Former Secretary of State Hillary Clinton said she has “no doubt” she would have handled the coronavirus pandemic better than President Donald Trump has. She even boasted, “I was born for that.”
“You noted that a lot of countries that did best in the pandemic were led by women,” Kara Swisher, host of The New York Times‘ podcast “Sway,” said in an interview with Clinton. “Do you think a woman president in the United States would handle the pandemic better?”
“I have no doubt, especially if it were me,” Clinton responded. Swisher laughed.
“No, I mean, I was born for that. I mean, that’s why I knew I’d be a good president,” the former secretary of state continued. “I was ready for crises and emergencies and I would have done what you see these women leaders doing: you listen to the science; you bring in people in an open, inclusive way; you communicate constantly; you make the case by explaining why what you’re doing is in the long-term interest not only of health but also the economy.”
“Yeah, I have no doubt in my mind at all that I would have stepped up to that crisis,” Hillary Clinton repeated.
“I was born for that" pic.twitter.com/3kUu02KIBc
— Tom Elliott (@tomselliott) October 26, 2020
Contrary to the legacy media narrative, President Trump’s policy record on the pandemic is rather solid. He restricted travel from China early on, he created private-public partnerships to fast-track medical resources, and he launched Operation Warp Speed, which aims to produce and distribute a vaccine in record time.
If successful, Operation Warp Speed may rank as one of the most impressive achievements in American — and perhaps even human — history. While the wait for a vaccine seems long, vaccines simply do not move this fast. Vaccines usually take at least 5 years, and most frequently quite longer than that.
Hillary Clinton does not have a record on COVID-19, but she has endorsed Joe Biden. During the vice-presidential debate, Vice President Mike Pence excoriated Biden’s record on COVID-19. Pence noted that Biden initially opposed the China travel ban, that Biden effectively plagiarized Trump’s policy response to the pandemic, and that the Obama-Biden administration (which Clinton joined) did not have a stellar record of success on pandemics.
“We actually do know what failure looks like in a pandemic,” Pence argued. He mentioned the 2009 swine flu pandemic. “Before the end of the year, when Joe Biden was vice president of the United States, not 7.5 million people contracted the swine flu, 60 million Americans contracted the swine flu. If the swine flu had been as lethal as the coronavirus in 2009 when Joe Biden was vice president, we would have lost 2 million American lives.” Pence quoted Biden’s former chief of staff, Ron Klain, who admitted it was the result of “luck” that more people didn’t die because they did “every possible thing wrong.”
Hillary Clinton also made news for remarks on COVID-19 back in April, when she decided to endorse former Vice President Joe Biden. She urged Biden not to let the coronavirus crisis go to “waste,” hoping he would capitalize on it by guaranteeing abortion and pushing America in the direction of “universal health care” a.k.a. socialized medicine. Clinton ran against Sen. Bernie Sanders (I-Castro-was-great) in 2016 opposing Sanders’ Medicare for All socialized medicine plan, but it appears she has changed her tune — and Biden was chomping at the bit to agree with her.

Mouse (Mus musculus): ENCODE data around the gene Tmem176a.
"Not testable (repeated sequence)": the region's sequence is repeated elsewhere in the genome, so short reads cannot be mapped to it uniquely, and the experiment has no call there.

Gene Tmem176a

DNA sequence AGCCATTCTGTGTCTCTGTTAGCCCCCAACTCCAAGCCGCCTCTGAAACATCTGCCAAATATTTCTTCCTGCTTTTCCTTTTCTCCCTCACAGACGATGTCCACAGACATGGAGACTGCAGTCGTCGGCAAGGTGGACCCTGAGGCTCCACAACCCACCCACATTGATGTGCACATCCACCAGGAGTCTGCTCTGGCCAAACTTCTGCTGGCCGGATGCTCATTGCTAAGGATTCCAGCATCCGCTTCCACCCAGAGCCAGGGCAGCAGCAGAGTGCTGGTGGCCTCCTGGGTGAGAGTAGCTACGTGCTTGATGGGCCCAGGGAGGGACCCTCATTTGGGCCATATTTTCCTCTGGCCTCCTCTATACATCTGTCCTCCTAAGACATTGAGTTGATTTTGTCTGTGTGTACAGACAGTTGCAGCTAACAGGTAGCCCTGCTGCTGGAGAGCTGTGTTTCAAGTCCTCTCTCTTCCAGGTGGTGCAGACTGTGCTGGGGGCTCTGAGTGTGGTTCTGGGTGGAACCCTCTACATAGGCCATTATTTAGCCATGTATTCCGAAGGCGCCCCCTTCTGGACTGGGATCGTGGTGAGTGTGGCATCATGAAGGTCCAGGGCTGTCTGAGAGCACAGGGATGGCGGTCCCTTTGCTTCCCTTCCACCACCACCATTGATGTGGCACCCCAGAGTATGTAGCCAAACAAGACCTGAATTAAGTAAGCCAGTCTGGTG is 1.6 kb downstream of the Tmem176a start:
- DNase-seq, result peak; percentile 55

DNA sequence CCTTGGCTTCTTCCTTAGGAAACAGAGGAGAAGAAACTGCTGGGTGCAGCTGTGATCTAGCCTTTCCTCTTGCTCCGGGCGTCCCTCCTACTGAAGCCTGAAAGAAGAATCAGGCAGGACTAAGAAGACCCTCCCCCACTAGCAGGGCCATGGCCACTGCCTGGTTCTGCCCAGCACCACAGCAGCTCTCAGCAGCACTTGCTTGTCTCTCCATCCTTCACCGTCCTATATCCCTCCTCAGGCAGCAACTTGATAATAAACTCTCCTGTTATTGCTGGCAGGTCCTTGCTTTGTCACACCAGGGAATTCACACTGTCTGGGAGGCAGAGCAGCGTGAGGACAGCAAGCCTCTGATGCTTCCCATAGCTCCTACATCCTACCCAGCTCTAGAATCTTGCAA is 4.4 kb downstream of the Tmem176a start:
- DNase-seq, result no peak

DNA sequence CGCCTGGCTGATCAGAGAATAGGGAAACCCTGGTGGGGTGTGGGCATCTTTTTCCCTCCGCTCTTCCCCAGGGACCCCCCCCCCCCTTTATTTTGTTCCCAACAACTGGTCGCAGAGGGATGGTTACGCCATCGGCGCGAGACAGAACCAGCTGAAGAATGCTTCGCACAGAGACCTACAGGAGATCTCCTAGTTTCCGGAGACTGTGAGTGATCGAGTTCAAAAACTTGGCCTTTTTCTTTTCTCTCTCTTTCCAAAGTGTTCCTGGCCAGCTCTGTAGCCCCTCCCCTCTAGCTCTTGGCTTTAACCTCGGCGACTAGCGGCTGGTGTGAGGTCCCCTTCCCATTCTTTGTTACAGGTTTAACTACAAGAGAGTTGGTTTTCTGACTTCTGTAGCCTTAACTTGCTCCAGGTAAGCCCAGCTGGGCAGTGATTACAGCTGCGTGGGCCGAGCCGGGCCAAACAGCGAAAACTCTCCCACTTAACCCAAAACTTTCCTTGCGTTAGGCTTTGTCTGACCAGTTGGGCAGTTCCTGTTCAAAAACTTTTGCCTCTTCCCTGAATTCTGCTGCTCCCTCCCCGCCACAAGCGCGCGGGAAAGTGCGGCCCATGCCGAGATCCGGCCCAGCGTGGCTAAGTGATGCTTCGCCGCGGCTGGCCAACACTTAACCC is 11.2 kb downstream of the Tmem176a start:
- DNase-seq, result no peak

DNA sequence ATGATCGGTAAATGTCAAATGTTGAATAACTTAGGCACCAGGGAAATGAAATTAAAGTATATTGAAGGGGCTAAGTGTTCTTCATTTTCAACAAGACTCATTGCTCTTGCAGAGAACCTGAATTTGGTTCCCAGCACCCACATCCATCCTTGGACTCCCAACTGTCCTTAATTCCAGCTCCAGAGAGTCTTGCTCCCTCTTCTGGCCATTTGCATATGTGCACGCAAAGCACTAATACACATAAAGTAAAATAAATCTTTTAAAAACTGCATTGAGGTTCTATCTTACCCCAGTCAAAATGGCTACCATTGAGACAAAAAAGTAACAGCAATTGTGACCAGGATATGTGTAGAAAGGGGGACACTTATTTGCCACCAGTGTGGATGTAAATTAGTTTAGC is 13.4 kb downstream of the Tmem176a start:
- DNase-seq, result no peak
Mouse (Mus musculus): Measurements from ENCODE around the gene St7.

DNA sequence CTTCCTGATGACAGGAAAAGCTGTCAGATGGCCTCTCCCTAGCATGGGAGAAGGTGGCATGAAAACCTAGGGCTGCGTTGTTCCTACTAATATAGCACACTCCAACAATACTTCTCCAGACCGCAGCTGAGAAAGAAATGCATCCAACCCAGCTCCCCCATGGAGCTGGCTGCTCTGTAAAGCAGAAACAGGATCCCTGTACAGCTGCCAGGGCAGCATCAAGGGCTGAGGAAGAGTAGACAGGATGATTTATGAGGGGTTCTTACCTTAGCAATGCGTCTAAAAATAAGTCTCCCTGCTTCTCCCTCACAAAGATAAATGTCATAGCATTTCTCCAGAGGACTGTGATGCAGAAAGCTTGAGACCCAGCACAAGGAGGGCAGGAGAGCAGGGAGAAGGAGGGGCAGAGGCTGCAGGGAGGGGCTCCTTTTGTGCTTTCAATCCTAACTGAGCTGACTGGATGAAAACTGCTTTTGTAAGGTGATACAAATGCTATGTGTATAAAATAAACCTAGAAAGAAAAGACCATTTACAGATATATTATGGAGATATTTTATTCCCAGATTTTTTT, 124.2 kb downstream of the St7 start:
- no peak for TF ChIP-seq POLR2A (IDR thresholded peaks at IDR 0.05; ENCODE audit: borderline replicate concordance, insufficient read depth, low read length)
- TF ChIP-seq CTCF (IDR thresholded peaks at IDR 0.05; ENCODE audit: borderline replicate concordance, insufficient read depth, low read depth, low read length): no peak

“This is also a really high-stakes election,” Clinton said at the time. “Every form of health care should continue to be available, including reproductive health care for every woman in this country [read ‘abortion’] and then it needs to be part of a much larger system that eventually — and quickly, I hope — gets us to universal health care. So I can only say ‘Amen’ to everything you’re saying.”
“But also to again enlist people that — this would be a terrible crisis to waste, as the old saying goes,” she added. “We’ve learned a lot about what our absolute frailties are in our country when it comes to health justice and economic justice, so let’s be resolved that we’re going to solve those once you’re elected president.”
“I promise you that’s going to be my objective,” Biden replied.
Hillary Clinton says that "this would be a terrible crisis to waste" as she politicizes the coronavirus pandemic to push for socialized health care. pic.twitter.com/pyBec4arYZ
— MRCTV (@mrctv) April 28, 2020
When it comes to not “wasting” the crisis, Biden was actually ahead of Hillary Clinton. When Senate Democrats blocked the $2 trillion coronavirus stimulus compromise bill and House Speaker Nancy Pelosi (D-Calif.) pushed her alternative liberal wish list complete with Green New Deal standards on airplanes and voting “reforms” that would make the system vulnerable to the kinds of fraud that help Democrats, Biden was there cheering on the obstruction.
Echoing Rep. James Clyburn (D-S.C.) — who said of coronavirus, “This is a tremendous opportunity to restructure things to fit our vision” — and Rep. Pramila Jayapal (D-Wash.) — who said Democrats were stalling extra funds for the Paycheck Protection Program because they feared “giving away leverage now without getting some of the priorities that we need” — Biden has called the coronavirus crisis a “wake up call” on climate change and an “opportunity” for “structural change” on voting and climate change.
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Tyler O’Neil is the author of Making Hate Pay: The Corruption of the Southern Poverty Law Center. Follow him on Twitter at @Tyler2ONeil.